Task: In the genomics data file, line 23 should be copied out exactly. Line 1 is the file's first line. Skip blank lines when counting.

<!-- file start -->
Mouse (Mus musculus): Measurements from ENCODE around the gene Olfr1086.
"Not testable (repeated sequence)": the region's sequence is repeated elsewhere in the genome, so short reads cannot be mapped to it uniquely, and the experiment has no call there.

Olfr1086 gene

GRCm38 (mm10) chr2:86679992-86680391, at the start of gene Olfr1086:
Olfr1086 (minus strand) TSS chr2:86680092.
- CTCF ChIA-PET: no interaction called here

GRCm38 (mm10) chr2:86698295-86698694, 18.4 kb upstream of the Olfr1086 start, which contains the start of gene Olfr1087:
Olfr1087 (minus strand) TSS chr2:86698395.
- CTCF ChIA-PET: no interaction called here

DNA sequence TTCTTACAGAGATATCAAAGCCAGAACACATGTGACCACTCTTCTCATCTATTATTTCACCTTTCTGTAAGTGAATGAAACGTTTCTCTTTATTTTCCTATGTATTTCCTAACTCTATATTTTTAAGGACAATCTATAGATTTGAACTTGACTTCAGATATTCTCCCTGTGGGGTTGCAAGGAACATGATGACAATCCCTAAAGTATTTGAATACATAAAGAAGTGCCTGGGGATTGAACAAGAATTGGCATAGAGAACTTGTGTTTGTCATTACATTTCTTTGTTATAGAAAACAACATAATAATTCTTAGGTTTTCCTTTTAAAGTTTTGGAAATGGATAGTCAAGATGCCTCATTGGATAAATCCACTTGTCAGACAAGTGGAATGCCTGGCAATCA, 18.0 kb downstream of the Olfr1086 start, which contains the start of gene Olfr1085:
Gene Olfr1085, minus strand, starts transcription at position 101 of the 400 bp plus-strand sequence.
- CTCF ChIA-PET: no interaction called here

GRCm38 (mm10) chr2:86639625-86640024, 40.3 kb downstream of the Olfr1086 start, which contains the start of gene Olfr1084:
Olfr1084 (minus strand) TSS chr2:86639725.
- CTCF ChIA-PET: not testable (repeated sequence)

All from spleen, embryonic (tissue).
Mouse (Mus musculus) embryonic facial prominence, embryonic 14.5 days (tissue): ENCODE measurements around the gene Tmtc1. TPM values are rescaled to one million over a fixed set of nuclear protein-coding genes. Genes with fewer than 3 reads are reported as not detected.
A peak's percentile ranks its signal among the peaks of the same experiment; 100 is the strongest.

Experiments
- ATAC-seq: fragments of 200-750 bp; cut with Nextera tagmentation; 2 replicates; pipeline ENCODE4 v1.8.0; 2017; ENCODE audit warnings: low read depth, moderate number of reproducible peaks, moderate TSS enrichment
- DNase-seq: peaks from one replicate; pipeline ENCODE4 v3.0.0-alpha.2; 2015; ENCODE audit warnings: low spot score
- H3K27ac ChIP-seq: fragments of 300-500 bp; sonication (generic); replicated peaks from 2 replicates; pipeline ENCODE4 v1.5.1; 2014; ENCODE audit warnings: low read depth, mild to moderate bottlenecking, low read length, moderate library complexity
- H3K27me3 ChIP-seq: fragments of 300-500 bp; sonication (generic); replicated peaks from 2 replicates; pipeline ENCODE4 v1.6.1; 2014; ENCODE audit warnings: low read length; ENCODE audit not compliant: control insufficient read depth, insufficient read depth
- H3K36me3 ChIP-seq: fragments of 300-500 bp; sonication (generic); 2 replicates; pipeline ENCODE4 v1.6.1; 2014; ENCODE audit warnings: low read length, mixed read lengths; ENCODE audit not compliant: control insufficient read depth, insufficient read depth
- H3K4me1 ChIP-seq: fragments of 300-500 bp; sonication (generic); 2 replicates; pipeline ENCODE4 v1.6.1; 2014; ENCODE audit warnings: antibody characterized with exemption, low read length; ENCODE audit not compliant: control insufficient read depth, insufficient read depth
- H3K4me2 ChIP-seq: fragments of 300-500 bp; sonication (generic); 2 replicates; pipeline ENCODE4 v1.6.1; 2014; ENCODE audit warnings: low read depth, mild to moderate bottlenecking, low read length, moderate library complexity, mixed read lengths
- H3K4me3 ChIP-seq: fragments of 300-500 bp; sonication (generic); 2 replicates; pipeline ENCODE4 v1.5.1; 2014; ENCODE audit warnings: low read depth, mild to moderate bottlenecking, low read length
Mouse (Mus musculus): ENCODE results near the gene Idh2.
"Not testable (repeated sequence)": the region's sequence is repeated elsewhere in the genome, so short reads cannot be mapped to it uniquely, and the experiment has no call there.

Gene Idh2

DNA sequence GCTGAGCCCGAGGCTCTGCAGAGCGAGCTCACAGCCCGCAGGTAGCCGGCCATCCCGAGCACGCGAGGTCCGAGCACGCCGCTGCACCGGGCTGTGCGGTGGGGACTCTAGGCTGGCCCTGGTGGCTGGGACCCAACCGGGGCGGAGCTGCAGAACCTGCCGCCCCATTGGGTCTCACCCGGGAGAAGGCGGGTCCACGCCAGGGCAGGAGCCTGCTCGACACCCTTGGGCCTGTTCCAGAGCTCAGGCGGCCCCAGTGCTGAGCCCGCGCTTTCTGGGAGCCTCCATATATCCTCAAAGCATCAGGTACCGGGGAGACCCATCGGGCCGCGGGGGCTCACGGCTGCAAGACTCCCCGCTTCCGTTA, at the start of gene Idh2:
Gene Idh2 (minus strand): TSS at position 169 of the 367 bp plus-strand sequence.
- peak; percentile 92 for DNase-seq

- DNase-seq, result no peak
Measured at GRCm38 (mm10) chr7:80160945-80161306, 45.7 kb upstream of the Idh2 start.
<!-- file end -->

- H3K27me3 ChIP-seq: fragments of 300-500 bp; sonication (generic); replicated peaks from 2 replicates; pipeline ENCODE4 v1.6.1; 2014; ENCODE audit warnings: low read length; ENCODE audit not compliant: control insufficient read depth, insufficient read depth